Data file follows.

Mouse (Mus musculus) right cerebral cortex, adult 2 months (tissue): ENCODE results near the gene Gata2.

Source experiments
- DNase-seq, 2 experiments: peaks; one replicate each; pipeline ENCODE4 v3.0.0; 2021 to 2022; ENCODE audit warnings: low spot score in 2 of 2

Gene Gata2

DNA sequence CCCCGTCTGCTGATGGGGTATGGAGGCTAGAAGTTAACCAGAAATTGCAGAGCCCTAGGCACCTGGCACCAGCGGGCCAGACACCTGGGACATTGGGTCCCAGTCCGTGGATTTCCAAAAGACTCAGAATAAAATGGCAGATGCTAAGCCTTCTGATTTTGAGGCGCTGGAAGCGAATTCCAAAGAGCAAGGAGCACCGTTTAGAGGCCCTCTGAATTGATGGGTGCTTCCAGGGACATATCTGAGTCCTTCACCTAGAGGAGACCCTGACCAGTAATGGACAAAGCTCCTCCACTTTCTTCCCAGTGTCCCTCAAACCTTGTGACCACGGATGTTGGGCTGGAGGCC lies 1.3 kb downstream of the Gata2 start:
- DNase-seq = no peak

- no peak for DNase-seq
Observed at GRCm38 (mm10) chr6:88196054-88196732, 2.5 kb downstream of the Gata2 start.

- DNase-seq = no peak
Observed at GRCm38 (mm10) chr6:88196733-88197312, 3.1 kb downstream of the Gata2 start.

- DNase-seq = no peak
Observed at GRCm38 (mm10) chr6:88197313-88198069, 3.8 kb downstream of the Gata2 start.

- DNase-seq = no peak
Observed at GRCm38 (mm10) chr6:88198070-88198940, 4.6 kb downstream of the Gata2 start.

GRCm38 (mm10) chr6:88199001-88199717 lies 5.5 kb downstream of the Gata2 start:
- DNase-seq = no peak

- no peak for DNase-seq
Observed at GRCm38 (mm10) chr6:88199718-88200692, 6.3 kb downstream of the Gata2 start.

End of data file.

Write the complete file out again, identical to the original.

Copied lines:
Mouse (Mus musculus) right cerebral cortex, adult 2 months (tissue): ENCODE results near the gene Gata2.

Source experiments
- DNase-seq, 2 experiments: peaks; one replicate each; pipeline ENCODE4 v3.0.0; 2021 to 2022; ENCODE audit warnings: low spot score in 2 of 2

Gene Gata2

DNA sequence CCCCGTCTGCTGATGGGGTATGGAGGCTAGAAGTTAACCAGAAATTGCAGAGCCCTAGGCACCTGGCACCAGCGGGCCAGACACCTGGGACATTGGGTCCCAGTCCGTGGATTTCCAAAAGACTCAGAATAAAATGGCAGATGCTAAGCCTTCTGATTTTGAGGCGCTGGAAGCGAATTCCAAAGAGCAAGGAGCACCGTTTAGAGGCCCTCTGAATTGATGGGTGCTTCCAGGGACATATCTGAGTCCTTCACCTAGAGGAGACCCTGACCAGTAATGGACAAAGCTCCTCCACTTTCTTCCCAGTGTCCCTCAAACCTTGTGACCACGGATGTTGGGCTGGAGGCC lies 1.3 kb downstream of the Gata2 start:
- DNase-seq = no peak

- no peak for DNase-seq
Observed at GRCm38 (mm10) chr6:88196054-88196732, 2.5 kb downstream of the Gata2 start.

- DNase-seq = no peak
Observed at GRCm38 (mm10) chr6:88196733-88197312, 3.1 kb downstream of the Gata2 start.

- DNase-seq = no peak
Observed at GRCm38 (mm10) chr6:88197313-88198069, 3.8 kb downstream of the Gata2 start.

- DNase-seq = no peak
Observed at GRCm38 (mm10) chr6:88198070-88198940, 4.6 kb downstream of the Gata2 start.

GRCm38 (mm10) chr6:88199001-88199717 lies 5.5 kb downstream of the Gata2 start:
- DNase-seq = no peak

- no peak for DNase-seq
Observed at GRCm38 (mm10) chr6:88199718-88200692, 6.3 kb downstream of the Gata2 start.